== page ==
THE STORY: As the author comments: "DEEP SLEEPERS takes place in a dream. As such, it celebrates the peculiar logic and theatrical excesses of that territory." In the present instance the dreamer is one Wally Tuttle, who has to wake up so as not to be late for an important business meeting, but can't. Trapped in his dream with him is his toothsome secretary, Miss Fuller (clad only in a bikini), who tries everything she can to jar Wally back to reality—including shooting him with a pistol (no effect) and pushing him out the window (this doesn't work either). The problem seems to be that he is in her dream as much as she is in his—and both of them have lost the ability to separate the real world from the realm of dreams and fantasy—and perhaps don't want to. As the complications multiply Miss Fuller magically roasts a chicken in her desk drawer; races in the Indy 500; and goes skiing and scuba diving (from her desk); while Wally's deceased mother and father suddenly materialize, she as a chatty "Avon lady" on her way to go bowling with the Queen, and he as a lecherous, alcoholic drag queen. And, inevitably, sex also rears its head as Wally begins to realize that Miss Fuller is actually quite fetching in her skimpy costume. In the end Wally does awake from his dream (and performs nobly at the crucial business meeting), but there are lingering aftereffects which neither he nor Miss Fuller can fully comprehend—but which suggest that the path to true love and happiness is perhaps illogical, and unfathomable, at best.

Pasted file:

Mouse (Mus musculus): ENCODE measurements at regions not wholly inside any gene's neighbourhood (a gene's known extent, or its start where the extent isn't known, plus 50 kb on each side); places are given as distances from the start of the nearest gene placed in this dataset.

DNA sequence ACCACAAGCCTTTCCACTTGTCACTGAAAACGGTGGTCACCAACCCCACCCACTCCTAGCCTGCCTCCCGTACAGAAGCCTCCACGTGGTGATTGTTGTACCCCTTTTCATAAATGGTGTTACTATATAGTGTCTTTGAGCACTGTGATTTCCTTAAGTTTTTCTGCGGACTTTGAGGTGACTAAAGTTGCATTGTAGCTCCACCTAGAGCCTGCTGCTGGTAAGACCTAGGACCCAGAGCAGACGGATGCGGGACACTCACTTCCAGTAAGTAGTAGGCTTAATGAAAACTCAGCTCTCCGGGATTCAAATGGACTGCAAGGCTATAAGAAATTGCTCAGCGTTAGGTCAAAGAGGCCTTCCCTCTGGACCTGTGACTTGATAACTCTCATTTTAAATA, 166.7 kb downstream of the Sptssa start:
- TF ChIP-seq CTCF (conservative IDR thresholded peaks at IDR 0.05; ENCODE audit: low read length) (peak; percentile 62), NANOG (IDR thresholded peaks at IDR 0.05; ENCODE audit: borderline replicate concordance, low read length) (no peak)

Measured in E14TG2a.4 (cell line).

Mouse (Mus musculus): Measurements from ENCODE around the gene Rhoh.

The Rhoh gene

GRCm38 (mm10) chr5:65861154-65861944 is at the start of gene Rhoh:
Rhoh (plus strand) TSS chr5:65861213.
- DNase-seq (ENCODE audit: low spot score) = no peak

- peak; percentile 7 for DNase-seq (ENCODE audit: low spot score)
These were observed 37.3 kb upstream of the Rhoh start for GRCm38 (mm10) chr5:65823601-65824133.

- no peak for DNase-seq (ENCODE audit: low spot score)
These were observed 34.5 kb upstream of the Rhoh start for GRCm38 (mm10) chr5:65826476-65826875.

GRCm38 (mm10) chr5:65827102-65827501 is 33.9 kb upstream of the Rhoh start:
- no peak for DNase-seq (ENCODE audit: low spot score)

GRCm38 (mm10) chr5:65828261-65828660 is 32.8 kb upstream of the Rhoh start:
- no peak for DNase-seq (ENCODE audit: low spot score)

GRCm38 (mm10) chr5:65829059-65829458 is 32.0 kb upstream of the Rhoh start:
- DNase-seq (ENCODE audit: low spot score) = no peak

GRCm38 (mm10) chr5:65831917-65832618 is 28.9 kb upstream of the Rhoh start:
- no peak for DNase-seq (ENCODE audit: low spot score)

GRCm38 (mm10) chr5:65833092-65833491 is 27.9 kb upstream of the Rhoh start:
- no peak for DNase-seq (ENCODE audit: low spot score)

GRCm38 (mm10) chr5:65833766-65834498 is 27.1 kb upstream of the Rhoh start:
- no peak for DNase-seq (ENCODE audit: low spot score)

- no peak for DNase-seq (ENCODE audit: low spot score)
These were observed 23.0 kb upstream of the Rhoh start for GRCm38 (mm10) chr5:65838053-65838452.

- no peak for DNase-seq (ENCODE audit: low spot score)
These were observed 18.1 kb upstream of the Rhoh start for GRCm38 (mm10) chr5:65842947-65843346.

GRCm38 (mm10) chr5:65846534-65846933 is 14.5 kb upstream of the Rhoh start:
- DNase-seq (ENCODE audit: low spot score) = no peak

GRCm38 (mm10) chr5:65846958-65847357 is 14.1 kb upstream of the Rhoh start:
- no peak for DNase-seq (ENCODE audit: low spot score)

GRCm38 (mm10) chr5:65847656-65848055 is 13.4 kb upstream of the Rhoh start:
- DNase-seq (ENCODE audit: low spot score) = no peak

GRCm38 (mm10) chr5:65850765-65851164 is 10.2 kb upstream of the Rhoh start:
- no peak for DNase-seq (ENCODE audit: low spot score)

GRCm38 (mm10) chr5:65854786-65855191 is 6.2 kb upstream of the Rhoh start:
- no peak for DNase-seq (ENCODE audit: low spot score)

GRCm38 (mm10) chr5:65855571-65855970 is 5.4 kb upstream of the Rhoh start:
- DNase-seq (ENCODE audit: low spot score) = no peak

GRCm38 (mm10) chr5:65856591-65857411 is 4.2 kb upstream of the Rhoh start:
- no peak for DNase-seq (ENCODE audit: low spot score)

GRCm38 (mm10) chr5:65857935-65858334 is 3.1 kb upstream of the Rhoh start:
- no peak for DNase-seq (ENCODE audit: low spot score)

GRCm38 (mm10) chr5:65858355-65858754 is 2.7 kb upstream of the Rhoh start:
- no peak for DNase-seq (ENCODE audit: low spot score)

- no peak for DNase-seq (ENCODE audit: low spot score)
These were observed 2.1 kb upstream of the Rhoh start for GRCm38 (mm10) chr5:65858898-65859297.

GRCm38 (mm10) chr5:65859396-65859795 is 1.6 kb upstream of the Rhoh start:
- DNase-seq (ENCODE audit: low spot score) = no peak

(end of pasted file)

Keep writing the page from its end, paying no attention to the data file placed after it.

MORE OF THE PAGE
A bizarre and continuously hilarious voyage through the subconscious, which employs surreal theatricality to explore and illuminate the growing understanding between a man and a woman. Successfully produced Off-Broadway, the play has gone on to widespread acceptance by the nation's leading regional theatres. "Not only is the playwright a very clever man but he is also able to keep the humor and surprises effervescent throughout this delightfully rewarding romp." —BackStage. "…fast-paced and often witty…" —Cincinnati Enquirer.